The number of women overdosing on prescription painkillers such as Vicodin and OxyCotin has increased by more than 400 percent in the past decade, a new national survey on drug use and health from the Centers for Disease Control and Prevention has found.
About 18 women die every day from taking prescription painkillers, according to the survey. Since 2007, more women have died from overdosing on prescription painkillers than in motor vehicle accidents. And death rates from opioid abuse in women are more than four times higher than death by cocaine and heroin use combined.
In 2010, nearly a million women visited emergency rooms for drug misuse or abuse, and 6,600 of them died, ABC News reported.
Prescription drug abuse by women doubled between 2004 and 2010.
“I find these numbers extremely troubling, though not especially surprising,” said Susan Foster, the vice president and director of policy research and analysis for CASA Columbia, a New York think tank that studies substance abuse and its effect on public policy.
Since women are smaller than men, they feel the impact of prescription drugs on smaller doses, said Foster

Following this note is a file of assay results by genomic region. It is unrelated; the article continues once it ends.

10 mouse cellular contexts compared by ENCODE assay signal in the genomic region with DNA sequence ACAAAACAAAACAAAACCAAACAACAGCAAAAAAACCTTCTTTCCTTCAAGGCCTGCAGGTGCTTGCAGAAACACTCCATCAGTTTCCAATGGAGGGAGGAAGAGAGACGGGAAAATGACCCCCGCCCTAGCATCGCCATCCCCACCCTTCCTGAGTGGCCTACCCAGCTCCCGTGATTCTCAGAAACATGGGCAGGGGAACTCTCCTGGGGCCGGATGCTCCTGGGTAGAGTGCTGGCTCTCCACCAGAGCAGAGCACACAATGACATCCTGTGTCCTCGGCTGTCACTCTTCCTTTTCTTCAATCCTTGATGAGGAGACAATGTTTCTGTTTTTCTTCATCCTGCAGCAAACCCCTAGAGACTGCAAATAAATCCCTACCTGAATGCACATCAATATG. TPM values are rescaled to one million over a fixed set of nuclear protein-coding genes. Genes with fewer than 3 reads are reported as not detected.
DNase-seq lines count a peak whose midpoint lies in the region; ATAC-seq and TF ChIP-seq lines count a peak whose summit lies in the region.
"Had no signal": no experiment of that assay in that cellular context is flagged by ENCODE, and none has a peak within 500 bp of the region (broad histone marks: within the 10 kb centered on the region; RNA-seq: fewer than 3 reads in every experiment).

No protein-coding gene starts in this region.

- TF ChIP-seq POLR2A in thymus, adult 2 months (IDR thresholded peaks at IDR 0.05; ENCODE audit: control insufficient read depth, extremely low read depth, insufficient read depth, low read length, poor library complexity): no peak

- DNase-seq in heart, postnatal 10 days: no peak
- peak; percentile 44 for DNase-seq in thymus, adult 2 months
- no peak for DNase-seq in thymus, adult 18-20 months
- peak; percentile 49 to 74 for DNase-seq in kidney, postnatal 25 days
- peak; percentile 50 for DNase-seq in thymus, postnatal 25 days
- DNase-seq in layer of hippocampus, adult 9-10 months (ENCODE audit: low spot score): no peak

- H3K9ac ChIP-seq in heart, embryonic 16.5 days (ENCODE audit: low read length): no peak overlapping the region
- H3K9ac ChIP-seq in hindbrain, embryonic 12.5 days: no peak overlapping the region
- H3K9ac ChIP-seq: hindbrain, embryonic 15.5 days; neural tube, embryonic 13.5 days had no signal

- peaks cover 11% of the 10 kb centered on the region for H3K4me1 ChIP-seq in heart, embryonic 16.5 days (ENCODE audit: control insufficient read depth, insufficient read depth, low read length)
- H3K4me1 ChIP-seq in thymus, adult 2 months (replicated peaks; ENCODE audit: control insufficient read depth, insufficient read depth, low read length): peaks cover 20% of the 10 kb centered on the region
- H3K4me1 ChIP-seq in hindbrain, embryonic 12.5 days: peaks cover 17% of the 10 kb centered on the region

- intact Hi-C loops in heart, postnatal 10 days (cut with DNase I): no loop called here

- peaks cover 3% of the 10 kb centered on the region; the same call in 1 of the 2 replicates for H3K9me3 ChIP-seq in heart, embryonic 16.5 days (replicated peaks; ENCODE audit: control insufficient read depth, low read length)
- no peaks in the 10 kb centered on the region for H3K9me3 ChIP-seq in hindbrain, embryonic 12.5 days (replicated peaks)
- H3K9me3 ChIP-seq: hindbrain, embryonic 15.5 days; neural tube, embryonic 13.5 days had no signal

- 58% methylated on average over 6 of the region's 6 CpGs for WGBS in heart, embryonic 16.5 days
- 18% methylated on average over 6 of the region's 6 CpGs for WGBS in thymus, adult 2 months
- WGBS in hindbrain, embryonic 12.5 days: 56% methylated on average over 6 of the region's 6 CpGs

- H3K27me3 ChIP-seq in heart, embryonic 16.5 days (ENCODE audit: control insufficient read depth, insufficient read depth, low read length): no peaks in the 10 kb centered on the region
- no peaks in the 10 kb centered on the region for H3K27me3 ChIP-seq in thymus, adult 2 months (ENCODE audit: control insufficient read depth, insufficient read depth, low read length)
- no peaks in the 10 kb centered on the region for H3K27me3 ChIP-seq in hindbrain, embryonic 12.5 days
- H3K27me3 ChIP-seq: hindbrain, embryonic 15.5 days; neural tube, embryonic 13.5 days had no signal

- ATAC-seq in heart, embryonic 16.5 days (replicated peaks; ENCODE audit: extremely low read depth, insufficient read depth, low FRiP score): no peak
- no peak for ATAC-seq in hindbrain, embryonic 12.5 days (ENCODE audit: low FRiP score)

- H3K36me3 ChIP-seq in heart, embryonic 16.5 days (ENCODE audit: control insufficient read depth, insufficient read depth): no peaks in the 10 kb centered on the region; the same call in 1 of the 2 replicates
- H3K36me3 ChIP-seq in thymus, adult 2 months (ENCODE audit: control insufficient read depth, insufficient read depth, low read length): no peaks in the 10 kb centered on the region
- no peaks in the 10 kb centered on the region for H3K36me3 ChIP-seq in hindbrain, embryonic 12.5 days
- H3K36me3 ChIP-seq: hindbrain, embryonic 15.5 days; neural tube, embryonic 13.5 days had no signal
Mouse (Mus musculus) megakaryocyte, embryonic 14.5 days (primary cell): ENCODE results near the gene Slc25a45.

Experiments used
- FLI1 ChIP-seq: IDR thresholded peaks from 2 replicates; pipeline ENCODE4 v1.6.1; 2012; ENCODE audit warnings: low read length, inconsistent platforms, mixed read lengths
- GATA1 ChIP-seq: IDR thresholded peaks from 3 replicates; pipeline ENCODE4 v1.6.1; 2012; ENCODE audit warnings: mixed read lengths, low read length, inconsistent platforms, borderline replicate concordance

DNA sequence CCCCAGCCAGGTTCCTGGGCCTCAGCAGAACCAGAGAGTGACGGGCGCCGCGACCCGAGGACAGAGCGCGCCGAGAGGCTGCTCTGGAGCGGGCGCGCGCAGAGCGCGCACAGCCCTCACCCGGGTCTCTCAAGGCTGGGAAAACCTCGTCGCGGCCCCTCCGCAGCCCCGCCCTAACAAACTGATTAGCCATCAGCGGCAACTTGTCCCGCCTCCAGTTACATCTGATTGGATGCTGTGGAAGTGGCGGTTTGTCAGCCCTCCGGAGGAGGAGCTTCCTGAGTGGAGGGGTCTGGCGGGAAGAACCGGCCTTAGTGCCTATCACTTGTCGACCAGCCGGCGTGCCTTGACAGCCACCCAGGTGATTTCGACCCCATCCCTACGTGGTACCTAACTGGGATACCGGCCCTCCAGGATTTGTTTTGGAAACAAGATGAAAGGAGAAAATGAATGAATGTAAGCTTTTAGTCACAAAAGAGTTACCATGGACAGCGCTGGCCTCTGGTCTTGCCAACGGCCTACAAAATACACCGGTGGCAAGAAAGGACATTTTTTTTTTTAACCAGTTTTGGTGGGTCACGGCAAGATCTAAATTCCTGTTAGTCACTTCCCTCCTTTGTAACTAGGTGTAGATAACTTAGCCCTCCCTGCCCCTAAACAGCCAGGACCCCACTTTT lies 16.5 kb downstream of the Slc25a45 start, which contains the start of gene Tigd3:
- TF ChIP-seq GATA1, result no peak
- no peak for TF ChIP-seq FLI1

They also become addicted to prescription drugs more quickly than men and are more likely to use prescription drugs in combination with other drugs, such as alcohol, according to the report.
Foster also said that drug marketing is frequently aimed squarely at women. This could explain why women are 50 percent more likely to walk out of a doctor’s office with a prescription for a controlled substance in hand, even if they’ve been given the same diagnosis as a man, she said.
But overdosing on painkillers rose 265 percent in men in the decade covered by the survey.
The report also notes that the rise in deaths closely mirrors increased prescribing of these drugs by doctors. But nearly one-third of men and women who used these drugs started by taking them for nonmedical reasons. More than 70 percent of prescription drug abusers first got them from friends or relatives. Only 5 percent scored their prescriptions from drug dealers or bought them on the Internet.
To bring the problem under control, the CDC’ recommends better tracking of prescription drugs and more health care education for both providers and patients.
While Foster agreed with this approach, she believes a broader approach is needed.
“We live in a pill for every ill society, and prescription drugs are just one aspect of the overall addiction problem we have in this country,” Foster said. “If we only focus on one type of drug at a time we are playing a costly game of whack-a-mole. We pound down on one type of drug only to see the problem emerge in a diff form.”